Mercury’s close proximity to the Sun makes it vulnerable to meteor storms that can wreak havoc with spacecraft en route, making its weather the most extreme of any planet in our Solar System and explaining why spacecraft are taking so long to reach Mercury; even short journeys like Mariner 10 in 1970 or current European-Japanese bepiColombo missions require years to reach their science orbits.
Venus, Earth’s closest planet neighbor, is the second-least distant from the Sun and named after the goddess of love and beauty. From a distance it resembles a bright white point of light; during peak brightness Venus ranks third after Moon and Jupiter as one of three brightest objects visible to human eyes in night sky.
Venus can be difficult to comprehend due to its toxic atmosphere and heat-trapping clouds of sulfuric acid; however, robot spacecraft and satellites have provided us with invaluable data.
Venus shares many characteristics with Earth; both planets feature a solid iron core surrounded by a hot mantle which slowly circulates, with an extremely thin crust which bulges at places, creating volcanoes and other geological features. Venus boasts the fewest impact craters of any rocky planet, suggesting its age could be relative.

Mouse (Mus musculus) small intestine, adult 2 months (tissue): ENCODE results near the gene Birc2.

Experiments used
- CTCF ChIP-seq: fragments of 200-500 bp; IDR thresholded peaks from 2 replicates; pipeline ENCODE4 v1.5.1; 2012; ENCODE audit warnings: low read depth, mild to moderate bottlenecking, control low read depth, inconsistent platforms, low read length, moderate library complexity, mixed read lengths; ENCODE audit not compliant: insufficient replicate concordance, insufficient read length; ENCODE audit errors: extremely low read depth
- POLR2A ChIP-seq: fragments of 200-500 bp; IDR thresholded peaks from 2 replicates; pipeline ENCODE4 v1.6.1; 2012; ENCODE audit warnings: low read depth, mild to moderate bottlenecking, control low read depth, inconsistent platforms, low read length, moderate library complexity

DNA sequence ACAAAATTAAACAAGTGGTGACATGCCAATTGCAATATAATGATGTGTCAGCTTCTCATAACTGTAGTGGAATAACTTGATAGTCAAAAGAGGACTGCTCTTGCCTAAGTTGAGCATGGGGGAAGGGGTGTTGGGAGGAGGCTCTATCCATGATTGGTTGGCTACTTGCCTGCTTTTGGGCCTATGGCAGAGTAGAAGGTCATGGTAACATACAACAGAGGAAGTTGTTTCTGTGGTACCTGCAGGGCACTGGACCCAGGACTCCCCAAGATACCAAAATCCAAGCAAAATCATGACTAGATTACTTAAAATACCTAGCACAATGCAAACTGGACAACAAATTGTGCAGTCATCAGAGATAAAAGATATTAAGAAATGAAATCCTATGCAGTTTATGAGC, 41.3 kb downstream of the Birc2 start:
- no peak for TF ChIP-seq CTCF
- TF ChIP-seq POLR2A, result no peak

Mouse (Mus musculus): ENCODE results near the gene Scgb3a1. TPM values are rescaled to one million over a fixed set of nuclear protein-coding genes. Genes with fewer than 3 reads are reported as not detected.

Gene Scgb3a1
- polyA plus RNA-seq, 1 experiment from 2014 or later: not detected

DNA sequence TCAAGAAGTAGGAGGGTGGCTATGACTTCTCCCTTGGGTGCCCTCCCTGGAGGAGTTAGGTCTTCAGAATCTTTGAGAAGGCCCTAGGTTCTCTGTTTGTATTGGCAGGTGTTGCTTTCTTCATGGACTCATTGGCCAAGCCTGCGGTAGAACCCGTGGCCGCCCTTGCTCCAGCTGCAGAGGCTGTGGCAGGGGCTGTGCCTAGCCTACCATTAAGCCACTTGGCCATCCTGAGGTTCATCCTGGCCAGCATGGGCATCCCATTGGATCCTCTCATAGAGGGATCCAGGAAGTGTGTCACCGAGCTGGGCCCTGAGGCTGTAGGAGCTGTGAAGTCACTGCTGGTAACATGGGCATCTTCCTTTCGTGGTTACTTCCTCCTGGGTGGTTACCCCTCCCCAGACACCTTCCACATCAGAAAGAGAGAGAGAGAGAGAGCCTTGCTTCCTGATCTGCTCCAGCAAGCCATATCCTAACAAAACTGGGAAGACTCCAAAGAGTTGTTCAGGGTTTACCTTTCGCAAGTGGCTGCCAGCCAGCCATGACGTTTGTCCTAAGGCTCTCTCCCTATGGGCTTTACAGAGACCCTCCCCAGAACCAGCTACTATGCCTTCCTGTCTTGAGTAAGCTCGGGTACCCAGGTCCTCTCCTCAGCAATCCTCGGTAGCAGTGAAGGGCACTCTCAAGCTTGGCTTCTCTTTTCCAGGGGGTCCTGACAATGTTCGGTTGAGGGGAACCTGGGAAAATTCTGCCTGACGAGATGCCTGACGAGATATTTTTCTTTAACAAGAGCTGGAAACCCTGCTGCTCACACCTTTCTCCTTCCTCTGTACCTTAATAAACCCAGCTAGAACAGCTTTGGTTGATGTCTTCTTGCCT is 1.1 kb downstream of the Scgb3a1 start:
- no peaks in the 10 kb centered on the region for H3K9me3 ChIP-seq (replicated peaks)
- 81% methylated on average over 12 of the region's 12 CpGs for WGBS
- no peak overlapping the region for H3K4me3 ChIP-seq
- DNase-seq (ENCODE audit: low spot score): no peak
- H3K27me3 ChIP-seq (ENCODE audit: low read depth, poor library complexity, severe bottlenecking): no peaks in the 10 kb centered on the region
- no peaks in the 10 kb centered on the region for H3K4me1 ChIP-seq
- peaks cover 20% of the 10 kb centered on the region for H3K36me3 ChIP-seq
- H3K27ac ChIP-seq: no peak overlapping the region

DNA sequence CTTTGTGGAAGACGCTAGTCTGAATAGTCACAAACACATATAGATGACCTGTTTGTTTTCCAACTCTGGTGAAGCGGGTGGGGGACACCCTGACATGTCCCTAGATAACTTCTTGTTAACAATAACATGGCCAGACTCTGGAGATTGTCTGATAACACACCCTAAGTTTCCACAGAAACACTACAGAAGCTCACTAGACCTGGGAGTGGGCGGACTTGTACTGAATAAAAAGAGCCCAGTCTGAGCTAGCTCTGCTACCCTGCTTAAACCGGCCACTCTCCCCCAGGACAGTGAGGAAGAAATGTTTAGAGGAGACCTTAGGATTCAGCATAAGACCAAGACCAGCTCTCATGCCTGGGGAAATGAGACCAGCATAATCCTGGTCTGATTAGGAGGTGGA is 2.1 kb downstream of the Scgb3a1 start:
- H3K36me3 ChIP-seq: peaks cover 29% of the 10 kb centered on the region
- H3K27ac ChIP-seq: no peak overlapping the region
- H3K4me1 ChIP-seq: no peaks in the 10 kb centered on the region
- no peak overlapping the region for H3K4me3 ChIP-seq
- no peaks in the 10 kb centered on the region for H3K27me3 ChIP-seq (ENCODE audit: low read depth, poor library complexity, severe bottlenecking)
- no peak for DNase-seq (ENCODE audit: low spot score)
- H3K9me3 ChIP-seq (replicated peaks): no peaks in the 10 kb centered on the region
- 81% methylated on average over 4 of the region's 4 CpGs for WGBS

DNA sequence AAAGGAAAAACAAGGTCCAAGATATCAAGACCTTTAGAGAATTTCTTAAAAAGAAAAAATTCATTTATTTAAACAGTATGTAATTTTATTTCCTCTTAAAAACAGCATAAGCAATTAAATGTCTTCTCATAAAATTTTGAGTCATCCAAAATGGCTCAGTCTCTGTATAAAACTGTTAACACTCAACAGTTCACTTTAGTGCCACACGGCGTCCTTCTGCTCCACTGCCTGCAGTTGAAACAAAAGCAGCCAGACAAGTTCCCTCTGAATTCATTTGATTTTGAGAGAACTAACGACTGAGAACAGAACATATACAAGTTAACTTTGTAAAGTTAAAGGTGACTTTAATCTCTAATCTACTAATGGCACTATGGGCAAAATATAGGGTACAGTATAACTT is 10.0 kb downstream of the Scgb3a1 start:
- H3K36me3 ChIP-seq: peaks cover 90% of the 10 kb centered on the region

Venus boasts temperatures ranging from moderate to extreme at its surface and clouds. Its thick carbon dioxide-rich atmosphere also traps heat, decreasing sunlight reaching its surface.
Upper atmosphere wind speeds can reach 300 km/h (185 mph), 60 times the planet’s rotation speed. This results in an intense dust storm which moves around every four or five days and moves beneath clouds where temperatures range from daytime highs of approximately 840 K (282 degC, or between -470 and -226 degC) to nighttime lows of 100 K, creating an extreme cycle.
Venus rotates on an opposite axis than that of Earth, but at such a slow rate that this does not significantly change its overall shape. Its unusual axis rotation likely originated as the result of collision with another celestial body early in its existence.